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Fire Retardant Chemicals Up in Flames

Toxic Fire RetardantsWe're Surrounded by Unnecessary Toxic Flame Retardants

by Alicia Voorhies, RN

Ooohhh the shenanigans going on in the flame retardant industry have hit all new heights!

Have you heard of Citizens for Fire Safety?  Sounds great, but it's just another industry trade group pretending to be a non-profit citizens group working for fire safety.  They've even claimed that the International Association of Fire Fighters was a full-fledged member of their group, but the fire fighters say otherwise. In fact, Captain Tony Stefani recently testified that the protective equipment firefighters use can't shield them from the 100 or more chemicals swirling in the air in a fire and its aftermath and asked for support of the federal Safe Chemicals Act.

The truth is that this group is using their tobacco industry style tactics for only one purpose: to promote the use of their toxic, endocrine-disrupting, untested chemicals.  The Center for Environmental Health (CEH) says they even pay off a cadre of “experts” to testify against bills that would restrict the use of their chemicals on a regular basis.

Enough is enough!

We're constantly exposed to unnecessary toxic flame retardants at home, school and work in furniture, baby products and electronics.  And worst of all, there's a clear lack of proven fire safety benefits.  We need to educate ourselves to protect our families.

CEH's Top 6 Tips For Flame Retardant Safety

  • Avoid products that contain polyurethane foam and that have a label stating the product meets the California furniture flammability standard. Technical Bulletin 117 (TB117).   Flame retardants have been found in some products that do not have a TB 117 label so this is no guarantee.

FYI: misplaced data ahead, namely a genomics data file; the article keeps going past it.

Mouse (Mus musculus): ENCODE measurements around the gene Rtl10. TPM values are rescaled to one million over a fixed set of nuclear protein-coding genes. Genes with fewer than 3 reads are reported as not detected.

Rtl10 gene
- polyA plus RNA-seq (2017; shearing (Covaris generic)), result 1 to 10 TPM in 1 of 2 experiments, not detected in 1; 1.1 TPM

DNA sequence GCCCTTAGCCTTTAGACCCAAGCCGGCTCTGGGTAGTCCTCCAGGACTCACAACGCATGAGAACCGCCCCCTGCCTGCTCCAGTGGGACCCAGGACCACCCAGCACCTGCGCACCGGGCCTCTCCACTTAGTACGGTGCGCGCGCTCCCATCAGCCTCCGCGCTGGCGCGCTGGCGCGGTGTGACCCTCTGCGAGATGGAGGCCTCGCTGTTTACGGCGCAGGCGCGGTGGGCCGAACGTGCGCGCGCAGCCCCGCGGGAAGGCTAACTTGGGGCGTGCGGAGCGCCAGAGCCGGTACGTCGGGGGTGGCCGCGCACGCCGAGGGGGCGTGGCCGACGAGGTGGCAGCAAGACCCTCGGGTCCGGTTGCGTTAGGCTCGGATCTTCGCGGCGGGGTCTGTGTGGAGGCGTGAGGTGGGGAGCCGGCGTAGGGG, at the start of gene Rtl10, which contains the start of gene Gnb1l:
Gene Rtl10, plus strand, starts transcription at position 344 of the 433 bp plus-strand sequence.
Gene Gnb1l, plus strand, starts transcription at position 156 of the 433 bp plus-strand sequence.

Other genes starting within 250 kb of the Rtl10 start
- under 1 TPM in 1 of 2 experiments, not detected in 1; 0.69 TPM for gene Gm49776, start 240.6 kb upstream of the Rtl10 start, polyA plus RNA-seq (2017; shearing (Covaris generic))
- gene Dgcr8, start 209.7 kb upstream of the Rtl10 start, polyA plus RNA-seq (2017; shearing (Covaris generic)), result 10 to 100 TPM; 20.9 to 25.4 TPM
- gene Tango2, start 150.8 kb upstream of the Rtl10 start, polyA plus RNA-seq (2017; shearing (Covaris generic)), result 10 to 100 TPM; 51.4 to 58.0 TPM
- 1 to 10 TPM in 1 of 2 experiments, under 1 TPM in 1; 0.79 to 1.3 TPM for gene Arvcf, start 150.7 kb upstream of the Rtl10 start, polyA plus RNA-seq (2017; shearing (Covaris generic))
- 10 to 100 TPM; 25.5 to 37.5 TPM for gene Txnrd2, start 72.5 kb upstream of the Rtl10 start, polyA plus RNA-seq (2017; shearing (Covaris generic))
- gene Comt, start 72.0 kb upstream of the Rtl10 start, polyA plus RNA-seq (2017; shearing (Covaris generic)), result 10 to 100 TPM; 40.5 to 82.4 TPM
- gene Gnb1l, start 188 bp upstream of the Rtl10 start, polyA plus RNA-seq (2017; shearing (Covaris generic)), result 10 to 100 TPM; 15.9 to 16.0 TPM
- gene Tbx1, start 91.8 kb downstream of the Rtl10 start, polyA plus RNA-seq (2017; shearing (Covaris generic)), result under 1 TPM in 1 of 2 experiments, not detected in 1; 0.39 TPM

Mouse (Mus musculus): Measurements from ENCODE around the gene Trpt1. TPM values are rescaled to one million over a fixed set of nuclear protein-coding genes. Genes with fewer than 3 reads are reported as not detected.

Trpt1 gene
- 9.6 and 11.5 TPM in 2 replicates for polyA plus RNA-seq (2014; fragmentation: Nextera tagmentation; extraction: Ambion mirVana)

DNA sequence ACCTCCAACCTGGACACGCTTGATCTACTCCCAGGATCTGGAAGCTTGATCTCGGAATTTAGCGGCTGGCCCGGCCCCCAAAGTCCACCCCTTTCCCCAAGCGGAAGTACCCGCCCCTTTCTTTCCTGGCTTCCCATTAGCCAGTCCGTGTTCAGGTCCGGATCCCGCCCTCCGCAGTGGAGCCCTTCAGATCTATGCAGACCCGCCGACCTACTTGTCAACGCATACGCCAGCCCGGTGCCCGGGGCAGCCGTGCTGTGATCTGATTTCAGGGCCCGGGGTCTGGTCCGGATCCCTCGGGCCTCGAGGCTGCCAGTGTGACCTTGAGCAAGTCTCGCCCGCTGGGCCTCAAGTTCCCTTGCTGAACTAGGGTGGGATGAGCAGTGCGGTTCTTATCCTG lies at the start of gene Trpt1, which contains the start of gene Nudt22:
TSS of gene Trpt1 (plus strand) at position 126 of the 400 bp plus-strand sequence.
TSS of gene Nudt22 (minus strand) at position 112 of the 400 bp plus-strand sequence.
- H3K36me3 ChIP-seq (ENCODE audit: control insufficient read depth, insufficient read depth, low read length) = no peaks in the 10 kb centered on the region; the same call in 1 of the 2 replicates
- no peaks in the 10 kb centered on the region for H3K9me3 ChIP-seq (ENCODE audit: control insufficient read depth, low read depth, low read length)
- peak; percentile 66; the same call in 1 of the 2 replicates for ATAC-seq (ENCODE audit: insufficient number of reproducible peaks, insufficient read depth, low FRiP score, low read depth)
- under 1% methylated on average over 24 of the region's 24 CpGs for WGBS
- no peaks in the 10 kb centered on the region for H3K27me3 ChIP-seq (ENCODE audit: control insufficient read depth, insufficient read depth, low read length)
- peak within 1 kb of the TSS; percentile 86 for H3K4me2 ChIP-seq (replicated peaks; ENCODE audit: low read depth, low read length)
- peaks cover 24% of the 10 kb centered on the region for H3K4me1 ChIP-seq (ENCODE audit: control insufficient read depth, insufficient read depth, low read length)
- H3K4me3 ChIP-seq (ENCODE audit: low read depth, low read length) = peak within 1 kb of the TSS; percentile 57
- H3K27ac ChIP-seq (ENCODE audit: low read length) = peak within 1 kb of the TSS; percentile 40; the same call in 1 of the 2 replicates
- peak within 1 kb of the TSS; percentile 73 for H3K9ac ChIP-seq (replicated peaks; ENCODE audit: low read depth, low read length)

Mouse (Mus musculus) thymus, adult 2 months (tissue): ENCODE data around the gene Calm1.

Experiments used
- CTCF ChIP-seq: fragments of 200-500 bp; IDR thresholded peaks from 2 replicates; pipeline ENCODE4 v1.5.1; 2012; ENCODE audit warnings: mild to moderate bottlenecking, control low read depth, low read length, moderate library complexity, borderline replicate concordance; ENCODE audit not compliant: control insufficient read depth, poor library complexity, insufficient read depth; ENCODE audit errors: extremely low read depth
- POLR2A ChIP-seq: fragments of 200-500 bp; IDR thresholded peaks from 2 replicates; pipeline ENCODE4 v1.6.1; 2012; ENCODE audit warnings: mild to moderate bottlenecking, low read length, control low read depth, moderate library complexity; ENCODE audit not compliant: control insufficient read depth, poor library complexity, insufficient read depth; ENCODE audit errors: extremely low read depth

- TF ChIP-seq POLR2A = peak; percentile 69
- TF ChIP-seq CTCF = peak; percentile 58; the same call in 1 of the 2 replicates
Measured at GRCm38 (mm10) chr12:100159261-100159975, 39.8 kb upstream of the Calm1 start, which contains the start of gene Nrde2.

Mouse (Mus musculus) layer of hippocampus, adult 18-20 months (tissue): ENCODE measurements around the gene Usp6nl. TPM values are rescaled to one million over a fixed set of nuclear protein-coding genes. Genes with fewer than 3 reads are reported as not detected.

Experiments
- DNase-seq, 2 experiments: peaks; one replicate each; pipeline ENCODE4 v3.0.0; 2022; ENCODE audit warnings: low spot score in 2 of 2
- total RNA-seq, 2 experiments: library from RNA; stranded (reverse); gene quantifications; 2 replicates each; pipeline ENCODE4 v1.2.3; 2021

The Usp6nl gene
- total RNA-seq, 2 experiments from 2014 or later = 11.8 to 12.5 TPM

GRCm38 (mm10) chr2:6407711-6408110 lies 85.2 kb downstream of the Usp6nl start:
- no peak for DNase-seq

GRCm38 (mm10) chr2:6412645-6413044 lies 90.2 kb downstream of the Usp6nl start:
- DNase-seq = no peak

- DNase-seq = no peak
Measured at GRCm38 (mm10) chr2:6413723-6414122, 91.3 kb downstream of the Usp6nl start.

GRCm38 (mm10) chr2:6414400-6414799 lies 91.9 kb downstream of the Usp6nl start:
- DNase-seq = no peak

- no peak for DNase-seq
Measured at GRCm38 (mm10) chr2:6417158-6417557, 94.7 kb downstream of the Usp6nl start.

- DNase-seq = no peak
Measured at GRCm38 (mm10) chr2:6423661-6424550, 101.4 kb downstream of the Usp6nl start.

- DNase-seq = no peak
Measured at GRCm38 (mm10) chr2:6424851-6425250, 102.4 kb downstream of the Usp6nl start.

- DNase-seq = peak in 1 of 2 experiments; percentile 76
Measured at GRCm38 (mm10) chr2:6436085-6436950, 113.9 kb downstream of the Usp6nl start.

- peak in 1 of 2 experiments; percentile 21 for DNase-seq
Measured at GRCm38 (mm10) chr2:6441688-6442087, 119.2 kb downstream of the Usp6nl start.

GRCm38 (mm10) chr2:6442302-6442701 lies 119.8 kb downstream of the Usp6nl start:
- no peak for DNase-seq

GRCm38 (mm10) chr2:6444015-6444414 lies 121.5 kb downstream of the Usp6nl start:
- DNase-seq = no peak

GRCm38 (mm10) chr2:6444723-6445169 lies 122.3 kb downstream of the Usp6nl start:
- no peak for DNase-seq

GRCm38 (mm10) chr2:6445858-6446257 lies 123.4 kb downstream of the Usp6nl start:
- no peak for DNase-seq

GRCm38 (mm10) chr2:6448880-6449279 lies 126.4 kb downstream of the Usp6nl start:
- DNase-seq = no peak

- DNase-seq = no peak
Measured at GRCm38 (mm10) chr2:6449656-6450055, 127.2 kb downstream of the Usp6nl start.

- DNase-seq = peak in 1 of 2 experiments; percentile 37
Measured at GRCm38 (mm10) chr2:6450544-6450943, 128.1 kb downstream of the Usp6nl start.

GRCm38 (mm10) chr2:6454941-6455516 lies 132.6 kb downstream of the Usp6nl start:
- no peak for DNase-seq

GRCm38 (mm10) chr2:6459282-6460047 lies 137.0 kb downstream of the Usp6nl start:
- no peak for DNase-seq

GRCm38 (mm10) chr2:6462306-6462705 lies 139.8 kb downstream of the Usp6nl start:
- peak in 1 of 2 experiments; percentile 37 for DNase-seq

• Opt for products made of wool, cotton or down as these materials are unlikely to contain added flame retardants.  Polyester or polypropylene filled products can be a safer option too, just be sure to confirm that they do not use use halogenated flame retardants. Some safer baby product options include:
    • Baby Luxe Organic:  Polyester-filled and cotton-covered pads and mattresses
    • Baby Bjorn: Polyester-filled and cotton-covered baby carriers
    • Orbit Baby:   Strollers and car seats with Expanded Polypropylene foam that meets TB 117 without halogenated chemicals
    • Boppy:  Nursing pillows filled with polyester and no added flame retardant chemicals
  • Wash your hands frequently.  Be sure to wash your hands after touching dryer lint as the lint can contain concentrated amounts of chemicals that migrate out of the products.
  • Vacuum using a HEPA filter and use a wet mop to reduce dust that may contain toxic chemicals
  • Select electronic products that are free of brominated and chlorinated flame retardants (See CEH's Electronics Shopping Guide)
  • Carefully choose safe carpeting and draperies in your home as these can be treated with flame retardants as well as with other potentially toxic chemicals.

You can help stop the use of toxic flame retardants by telling the Consumer Product Safety Commission (CPSC) that they need to enact their draft 2008 furniture flammability standard.

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Designed by Alicia Voorhies